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Alma Optimists play key role in many facets of life in village

Community jewel - Spearheading a campaign that resulted in the construction of the Alma Community Hall is among the key accomplishments of the Alma Optimist Club, which plays an important role in many facets of life in the village.  Advertiser file photo

Alma Optimists play key role in many facets of life in village

by Patrick Raftis

ALMA - While service clubs are the lifeblood of many a small town, few clubs are as integral a part of the local fabric as the Optimist Club is here.

In Alma, it seems the Optimists play a role in virtually every facet of community life. From looking after the local outdoor rink to leading the push for a new community hall, the Optimists seem to be involved in everything going on, or up, in the village.

Dundas native Rob McKay joined the club shortly after moving to Alma in 1983.

McKay’s childhood memories including joining a youth group affiliated with a local church.

“That was just so much fun for me growing up and I never forgot that,” he recalls.

The program, which involved various sporting and other activities for young people, was primarily run by one volunteer.

“At one point in time it dawned on me that this guy was giving up his time. You know everyone’s time is precious and this person felt - and I don’t think he even had a child in the program - he just thought it was a good idea to do it for the youth.

“I think about that often,” says McKay, who, as an active volunteer and local Optimist Club member, has made himself available to help with a wide range of programs designed to benefit young people in the Alma area.

McKay’s involvement with the Alma Optimist Club began after he decided to sign his daughter Amanda up to play T-ball in the community, as a means of helping her get to know some of the local children prior to starting kindergarten that fall.

“The coach was a fellow named Jim de Bock,” said McKay who became friends with de Bock, a prominent, longtime member of the club.

“So I got to know Jim and he said, ‘I belong to this club, the Optimist Club, are you interested in joining?’”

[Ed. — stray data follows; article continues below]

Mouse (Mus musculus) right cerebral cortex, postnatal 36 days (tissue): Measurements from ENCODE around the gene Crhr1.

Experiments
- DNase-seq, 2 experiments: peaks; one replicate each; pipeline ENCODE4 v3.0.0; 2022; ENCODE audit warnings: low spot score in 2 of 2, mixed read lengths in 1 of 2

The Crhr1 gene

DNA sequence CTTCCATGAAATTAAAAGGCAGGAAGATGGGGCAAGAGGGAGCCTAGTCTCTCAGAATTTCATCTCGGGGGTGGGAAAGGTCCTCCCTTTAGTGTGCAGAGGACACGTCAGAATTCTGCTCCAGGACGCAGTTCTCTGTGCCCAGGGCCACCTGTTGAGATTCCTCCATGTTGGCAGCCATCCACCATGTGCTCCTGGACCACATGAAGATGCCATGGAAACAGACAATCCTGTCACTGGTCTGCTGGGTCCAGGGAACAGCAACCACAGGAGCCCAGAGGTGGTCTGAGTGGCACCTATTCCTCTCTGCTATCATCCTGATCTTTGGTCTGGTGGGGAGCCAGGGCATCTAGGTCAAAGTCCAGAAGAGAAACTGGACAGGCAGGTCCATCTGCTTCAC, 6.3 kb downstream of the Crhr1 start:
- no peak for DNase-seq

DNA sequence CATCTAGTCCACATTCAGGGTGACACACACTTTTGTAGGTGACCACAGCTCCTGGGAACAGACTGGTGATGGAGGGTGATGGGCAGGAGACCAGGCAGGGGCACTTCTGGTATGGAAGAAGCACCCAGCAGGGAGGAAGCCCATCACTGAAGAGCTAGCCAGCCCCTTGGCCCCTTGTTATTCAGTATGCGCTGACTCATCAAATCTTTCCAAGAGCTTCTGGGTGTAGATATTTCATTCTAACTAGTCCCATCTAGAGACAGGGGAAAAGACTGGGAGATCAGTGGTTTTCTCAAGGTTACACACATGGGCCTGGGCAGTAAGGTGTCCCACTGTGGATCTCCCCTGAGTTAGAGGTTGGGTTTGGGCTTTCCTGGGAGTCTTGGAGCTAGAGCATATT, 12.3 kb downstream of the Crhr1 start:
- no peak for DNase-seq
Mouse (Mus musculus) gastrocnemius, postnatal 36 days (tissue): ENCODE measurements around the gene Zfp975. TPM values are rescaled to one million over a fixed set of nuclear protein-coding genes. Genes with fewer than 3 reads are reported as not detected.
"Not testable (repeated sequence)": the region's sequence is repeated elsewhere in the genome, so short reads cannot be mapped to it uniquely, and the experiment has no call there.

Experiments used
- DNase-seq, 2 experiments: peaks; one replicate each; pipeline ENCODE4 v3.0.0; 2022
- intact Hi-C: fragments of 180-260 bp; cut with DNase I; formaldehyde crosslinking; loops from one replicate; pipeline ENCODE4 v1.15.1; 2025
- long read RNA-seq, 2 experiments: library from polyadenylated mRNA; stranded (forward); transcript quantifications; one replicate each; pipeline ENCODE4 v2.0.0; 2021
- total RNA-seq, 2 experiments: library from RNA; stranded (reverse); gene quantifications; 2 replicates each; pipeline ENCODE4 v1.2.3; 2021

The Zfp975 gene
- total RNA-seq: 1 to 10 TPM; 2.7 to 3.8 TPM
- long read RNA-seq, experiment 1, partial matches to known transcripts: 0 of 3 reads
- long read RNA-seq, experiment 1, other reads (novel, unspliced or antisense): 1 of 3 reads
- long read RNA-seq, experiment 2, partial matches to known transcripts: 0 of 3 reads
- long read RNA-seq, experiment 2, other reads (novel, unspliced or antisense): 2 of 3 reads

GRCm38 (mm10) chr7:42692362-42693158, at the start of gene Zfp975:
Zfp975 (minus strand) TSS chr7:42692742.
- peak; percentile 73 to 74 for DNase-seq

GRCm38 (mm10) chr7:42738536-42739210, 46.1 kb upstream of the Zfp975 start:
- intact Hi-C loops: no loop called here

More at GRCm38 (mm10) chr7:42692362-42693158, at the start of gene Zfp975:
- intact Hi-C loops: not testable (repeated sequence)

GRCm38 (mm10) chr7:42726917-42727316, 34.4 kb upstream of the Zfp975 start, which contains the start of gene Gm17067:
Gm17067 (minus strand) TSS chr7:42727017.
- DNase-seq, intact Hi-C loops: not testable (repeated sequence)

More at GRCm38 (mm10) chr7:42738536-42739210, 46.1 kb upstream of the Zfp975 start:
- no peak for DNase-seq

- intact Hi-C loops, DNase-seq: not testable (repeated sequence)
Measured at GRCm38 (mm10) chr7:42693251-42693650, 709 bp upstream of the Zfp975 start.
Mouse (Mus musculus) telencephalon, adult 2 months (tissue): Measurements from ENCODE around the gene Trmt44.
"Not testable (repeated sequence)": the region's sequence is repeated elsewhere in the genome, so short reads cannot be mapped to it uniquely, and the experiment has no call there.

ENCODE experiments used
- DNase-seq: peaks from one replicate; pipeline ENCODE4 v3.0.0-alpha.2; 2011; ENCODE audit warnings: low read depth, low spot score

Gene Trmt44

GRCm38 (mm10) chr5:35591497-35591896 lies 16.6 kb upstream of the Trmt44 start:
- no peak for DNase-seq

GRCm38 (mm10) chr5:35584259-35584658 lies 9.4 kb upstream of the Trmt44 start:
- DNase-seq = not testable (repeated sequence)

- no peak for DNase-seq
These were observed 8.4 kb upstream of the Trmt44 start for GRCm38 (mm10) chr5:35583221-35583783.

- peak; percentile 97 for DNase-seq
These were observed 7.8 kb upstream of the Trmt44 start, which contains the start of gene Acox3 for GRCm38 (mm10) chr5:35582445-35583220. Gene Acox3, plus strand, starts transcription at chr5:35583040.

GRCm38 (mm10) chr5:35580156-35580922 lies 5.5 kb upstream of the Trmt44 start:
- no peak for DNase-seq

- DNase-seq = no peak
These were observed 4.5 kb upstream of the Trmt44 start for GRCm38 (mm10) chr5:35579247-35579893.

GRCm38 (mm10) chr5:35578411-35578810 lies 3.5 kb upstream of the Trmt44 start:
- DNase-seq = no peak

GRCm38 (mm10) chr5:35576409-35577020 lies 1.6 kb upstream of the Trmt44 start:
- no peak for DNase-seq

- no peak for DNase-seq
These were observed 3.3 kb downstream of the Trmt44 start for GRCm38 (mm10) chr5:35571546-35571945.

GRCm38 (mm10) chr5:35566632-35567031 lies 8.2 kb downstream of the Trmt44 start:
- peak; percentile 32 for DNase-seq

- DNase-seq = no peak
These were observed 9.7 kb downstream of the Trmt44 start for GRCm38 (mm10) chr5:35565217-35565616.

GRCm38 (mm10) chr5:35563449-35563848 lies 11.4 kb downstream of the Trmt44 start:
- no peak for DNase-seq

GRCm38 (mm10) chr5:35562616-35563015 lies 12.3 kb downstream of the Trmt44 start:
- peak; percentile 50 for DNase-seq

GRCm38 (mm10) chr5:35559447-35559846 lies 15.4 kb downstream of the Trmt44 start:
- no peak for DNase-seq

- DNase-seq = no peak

McKay says he liked the hands-on approach the Alma club takes to working with local youth, as opposed to clubs that concentrate on raising funds and making donations.

“I wanted to be involved with the youth - because our motto is, friend of youth,” he notes.

Youth-oriented programs run by the club include Hit, Run and Throw; soccer; basketball and a popular spelling bee.

The club also takes an active role in getting youth from schools in the area involved in the Waterloo-Wellington Science and Engineering Fair.

“So it’s not just at the grass roots here but we managed to spread our wings a bit.

Since joining the Optimists in 1996, McKay has been an active volunteer in numerous areas. He can be often be found helping with beef barbecues, the Elora Fishing Derby and other events requiring the Optimist food booth.

“It’s something that everybody should probably take a turn at, and I enjoy interacting with the people. It’s just kind of a fun thing. That’s one thing about the Optimists, there is a lot of fun.”

Among the key accomplishments of the Alma Optimists, is the construction of the Alma Community Hall.

The club had developed a previous community hall in an old church, back in 1986, but outgrew the facility, which had also become dated in terms of accessibility and other features.

However, construction a new facility seemed out of reach until the 2008 recession promoted upper tier governments to offer funds for new infrastructure projects. With two-thirds of the funding secured from the federal and provincial governments, the Optimists split the remaining $600,000 share of the $l.6-million building with Mapleton Township.

A community fundraising campaign raised about $200,000 and sale of the old Optimist Hall raised a surprising $200,000.

“All of a sudden we had enough money and some in the bank,” McKay notes.

The extra funds were soon spent on restoring the community’s ball diamond, another Optimist facility, which had been damaged in a storm.

McKay says Alma is a “very caring community,” noting it draws strength from three areas key to any successful community: church, school and service groups.

“When all of them work together, then you can have a really strong community. In Alma it’s pretty simple: one school, one service club.”

Currently the club is gearing up to host one of Alma’s major winter events, the annual Plunger Toss.

The popular event, held at the local outdoor rink, better known as the Cow Palace, is slated to take place on Feb. 1 from 9am to 4pm.

For more information contact Jim de Bock at 519-846-5124.

January 31, 2014


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